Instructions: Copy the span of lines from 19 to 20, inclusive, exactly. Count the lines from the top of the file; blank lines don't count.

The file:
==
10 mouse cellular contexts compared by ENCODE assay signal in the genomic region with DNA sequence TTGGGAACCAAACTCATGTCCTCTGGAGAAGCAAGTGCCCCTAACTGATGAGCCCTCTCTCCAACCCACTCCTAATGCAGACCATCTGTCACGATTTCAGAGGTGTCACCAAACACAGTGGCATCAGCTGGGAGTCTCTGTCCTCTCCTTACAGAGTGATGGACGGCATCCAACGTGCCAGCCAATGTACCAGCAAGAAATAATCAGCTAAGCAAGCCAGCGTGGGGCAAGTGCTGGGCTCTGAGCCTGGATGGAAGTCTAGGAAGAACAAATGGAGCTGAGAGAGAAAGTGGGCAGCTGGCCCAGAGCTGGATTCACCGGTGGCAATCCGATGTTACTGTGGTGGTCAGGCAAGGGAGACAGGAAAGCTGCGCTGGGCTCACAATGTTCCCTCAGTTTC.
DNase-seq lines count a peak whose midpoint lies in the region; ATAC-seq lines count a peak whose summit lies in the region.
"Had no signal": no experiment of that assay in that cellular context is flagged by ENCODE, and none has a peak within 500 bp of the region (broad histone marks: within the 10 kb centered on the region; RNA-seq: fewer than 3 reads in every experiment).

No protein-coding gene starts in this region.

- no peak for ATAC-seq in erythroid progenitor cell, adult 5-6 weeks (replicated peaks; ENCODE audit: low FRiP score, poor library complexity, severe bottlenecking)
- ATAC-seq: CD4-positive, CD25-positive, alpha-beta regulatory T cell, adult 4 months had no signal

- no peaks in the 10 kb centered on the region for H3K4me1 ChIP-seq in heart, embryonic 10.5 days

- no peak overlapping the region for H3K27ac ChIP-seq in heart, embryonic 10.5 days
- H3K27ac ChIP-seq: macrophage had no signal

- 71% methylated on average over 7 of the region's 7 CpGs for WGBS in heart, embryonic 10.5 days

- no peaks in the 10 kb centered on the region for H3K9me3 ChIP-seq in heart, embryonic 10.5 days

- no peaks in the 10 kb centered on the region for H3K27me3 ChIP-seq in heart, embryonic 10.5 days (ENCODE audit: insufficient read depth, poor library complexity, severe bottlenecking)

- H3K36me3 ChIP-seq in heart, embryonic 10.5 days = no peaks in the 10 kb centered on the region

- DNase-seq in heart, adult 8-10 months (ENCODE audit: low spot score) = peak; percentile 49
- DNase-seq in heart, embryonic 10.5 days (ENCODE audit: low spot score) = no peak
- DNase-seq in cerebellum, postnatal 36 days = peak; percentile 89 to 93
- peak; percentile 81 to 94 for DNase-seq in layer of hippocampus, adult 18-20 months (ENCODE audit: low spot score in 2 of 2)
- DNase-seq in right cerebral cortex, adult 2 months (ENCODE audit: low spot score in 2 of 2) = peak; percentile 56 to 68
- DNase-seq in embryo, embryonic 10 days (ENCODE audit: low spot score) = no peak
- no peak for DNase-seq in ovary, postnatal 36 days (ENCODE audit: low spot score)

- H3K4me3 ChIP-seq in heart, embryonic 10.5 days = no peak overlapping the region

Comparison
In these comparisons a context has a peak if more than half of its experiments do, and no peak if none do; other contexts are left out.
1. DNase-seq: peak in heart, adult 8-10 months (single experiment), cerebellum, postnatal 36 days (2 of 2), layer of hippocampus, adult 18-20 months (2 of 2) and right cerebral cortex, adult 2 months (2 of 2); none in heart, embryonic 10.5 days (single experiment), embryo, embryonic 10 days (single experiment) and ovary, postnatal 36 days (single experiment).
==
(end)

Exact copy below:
- DNase-seq in embryo, embryonic 10 days (ENCODE audit: low spot score) = no peak
- no peak for DNase-seq in ovary, postnatal 36 days (ENCODE audit: low spot score)